Taken your own sniff test? Cleaning with baking soda is a quick solution if you've got guests coming around any minute.
3. 'The clutter is overwhelming'
It is so important to make your house really feel like a home, and often that is through incorporating objects, decorations and meaningful possessions that help make the space feel personal and unique to you.
However, a clutter-free home that embraces home organizing ideas is key to making the environment feel more inviting, comfortable and functional to use.
Whether it's one too many cleaning bottles in the bathroom, or a living room bursting at the seams with unnecessary pieces of furniture, your friends will not want to feel overwhelmed or cramped by the clutter in your space.
'I have a lovely friend who won't mind me sharing that when I first went to her charming but very cluttered house, she showed me around,' says Homes & Gardens' Editor in Chief. 'She took me upstairs to show me the bedrooms and as we stood talking about decor options on the landing, I looked down to see that each of my feet were in a cup of one of her bras which, along with a lot of other clothing, was on the floor. She's never forgotten it!'
Chambers says, 'you might like the chaos and collections you've surrounded yourself with, but not everyone else will. A cluttered space uses our cognitive capacity in our brain, and can be really disturbing for some people to be surrounded by. It can make a space feel claustrophobic and can create feelings of overwhelm and stress.'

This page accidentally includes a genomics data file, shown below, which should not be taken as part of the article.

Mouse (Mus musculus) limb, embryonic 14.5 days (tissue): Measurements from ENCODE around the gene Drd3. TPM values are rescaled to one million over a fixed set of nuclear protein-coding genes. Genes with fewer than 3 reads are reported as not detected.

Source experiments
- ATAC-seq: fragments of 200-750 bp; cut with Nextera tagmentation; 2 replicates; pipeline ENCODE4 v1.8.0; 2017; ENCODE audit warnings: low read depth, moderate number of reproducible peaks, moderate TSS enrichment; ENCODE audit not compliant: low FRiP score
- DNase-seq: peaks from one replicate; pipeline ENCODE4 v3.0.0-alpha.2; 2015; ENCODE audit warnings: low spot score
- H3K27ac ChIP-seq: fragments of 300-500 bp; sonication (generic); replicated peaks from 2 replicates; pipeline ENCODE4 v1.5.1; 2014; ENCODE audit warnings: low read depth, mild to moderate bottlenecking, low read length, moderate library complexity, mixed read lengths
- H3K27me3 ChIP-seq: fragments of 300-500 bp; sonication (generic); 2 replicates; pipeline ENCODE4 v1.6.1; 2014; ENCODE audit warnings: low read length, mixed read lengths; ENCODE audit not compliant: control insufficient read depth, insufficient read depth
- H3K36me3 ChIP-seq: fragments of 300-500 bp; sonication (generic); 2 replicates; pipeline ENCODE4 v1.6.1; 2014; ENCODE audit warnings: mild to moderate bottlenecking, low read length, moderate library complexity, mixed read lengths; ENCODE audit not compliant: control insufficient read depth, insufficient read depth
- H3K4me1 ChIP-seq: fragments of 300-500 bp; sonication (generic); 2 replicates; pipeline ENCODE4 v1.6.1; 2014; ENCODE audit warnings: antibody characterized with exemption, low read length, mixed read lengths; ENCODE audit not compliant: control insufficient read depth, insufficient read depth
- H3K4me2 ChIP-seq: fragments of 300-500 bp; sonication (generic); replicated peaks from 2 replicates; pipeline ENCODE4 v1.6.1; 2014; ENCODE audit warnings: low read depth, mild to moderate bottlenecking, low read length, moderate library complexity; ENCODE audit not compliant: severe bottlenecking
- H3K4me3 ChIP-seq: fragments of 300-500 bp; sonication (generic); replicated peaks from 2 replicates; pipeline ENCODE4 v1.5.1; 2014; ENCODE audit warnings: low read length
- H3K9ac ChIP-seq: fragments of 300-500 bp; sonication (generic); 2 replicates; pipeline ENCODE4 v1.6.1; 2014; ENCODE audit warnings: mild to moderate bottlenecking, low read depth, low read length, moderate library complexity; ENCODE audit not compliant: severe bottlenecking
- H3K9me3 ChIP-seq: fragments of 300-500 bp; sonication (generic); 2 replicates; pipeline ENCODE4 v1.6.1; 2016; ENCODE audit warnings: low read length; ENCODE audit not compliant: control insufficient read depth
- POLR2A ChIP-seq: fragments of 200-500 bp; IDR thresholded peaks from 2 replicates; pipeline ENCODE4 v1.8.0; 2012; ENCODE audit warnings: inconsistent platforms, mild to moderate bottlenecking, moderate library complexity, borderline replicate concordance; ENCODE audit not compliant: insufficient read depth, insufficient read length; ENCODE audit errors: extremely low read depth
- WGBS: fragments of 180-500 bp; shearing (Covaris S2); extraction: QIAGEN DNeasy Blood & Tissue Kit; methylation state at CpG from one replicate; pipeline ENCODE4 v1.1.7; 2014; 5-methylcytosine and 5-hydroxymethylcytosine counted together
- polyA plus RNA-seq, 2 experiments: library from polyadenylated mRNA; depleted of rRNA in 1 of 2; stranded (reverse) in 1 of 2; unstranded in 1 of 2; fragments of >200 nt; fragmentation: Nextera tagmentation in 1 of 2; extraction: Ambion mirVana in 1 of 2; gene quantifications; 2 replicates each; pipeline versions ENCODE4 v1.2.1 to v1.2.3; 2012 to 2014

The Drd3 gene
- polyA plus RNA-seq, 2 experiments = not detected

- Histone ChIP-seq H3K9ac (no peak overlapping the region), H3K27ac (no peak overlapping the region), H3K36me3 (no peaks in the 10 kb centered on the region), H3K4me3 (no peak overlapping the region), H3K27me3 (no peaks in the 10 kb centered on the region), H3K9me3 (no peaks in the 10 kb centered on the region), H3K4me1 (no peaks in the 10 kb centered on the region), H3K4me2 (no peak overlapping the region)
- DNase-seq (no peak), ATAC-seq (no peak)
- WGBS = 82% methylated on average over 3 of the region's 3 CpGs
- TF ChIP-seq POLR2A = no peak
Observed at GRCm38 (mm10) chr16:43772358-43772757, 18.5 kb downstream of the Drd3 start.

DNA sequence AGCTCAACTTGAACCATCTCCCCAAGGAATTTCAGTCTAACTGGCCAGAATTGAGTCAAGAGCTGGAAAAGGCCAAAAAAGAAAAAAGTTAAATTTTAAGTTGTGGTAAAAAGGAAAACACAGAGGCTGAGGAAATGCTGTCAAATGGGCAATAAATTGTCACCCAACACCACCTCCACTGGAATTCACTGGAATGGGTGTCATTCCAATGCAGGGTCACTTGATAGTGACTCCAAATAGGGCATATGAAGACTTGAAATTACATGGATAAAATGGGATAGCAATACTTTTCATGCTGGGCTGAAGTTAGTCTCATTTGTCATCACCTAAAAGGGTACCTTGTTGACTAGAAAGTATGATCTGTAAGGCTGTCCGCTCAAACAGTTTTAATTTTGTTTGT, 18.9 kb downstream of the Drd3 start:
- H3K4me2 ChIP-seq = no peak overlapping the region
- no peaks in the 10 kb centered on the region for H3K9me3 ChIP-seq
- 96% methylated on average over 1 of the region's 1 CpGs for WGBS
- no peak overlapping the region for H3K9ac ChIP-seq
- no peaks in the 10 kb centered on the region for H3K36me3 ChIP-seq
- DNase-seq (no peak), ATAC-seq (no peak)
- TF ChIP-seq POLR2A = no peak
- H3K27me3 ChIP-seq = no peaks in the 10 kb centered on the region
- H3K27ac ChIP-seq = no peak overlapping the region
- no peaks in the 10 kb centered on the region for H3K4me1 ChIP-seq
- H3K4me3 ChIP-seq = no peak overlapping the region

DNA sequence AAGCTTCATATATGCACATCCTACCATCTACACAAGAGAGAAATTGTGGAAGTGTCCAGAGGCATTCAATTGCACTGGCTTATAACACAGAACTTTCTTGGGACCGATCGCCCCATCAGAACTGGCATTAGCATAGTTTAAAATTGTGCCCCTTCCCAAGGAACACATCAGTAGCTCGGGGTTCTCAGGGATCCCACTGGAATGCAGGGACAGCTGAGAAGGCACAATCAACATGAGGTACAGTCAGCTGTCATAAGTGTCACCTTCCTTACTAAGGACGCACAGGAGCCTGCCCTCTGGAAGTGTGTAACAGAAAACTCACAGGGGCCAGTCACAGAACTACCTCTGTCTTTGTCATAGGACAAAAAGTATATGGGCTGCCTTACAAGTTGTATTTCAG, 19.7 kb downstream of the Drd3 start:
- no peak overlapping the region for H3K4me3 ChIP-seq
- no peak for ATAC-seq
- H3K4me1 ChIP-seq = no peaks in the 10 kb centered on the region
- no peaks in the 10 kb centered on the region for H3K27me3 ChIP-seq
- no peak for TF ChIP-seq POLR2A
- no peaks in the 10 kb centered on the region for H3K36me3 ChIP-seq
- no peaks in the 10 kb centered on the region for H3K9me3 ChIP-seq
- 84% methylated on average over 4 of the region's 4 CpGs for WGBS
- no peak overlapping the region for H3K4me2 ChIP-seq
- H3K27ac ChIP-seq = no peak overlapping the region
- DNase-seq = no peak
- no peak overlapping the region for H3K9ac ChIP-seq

To help you get on top of the mess in your home, our top decluttering tips are really useful (or you could pass them on to a friend).
4. 'It's too cold/hot'
There is nothing worse than being too hot or too cold in someone else's home, but we all have a different preference on what temperature is the most comfortable. Some of us love a hot house, others, a cool house with a constant through-draft, so, could it be the temperature that your friends hate?
'I once spent Christmas at a relatives and wore a coat throughout because it was so cold,' says Jen Ebert. 'No one else seemed to be affected, so now when I go, I just make sure to pile on more layers, but I still always have a cold nose and hands!'
'I have a relative,' counters Lucy Searle, 'whose home is so hot that it makes me feel physically sick if I'm indoors for too long, even if I under-dress. She won't turn the heating down nor open windows, so I have to keep going outside to cool off.'
'We all have different levels of thermal comfort, and this means there is a variance in temperature in most homes. But when the temperature is extreme in either direction, our brain sends us constant messages saying we are uncomfortable, and it becomes the only thing you're thinking about, completely taking away any enjoyment of the space you are in and the company you're keeping,' states Chambers.
Finding the perfect balance between having sufficient ventilation and a feeling of freshness, and not being overwhelmingly warm in the home is key. Whether you have the heating on at all times of year, or can't resist keeping your windows open for a fresh breeze, the temperature of your home is one of the most important things that will make your guests feel comfortable. A smart thermostat might help, and it will certainly make you more room temperature aware.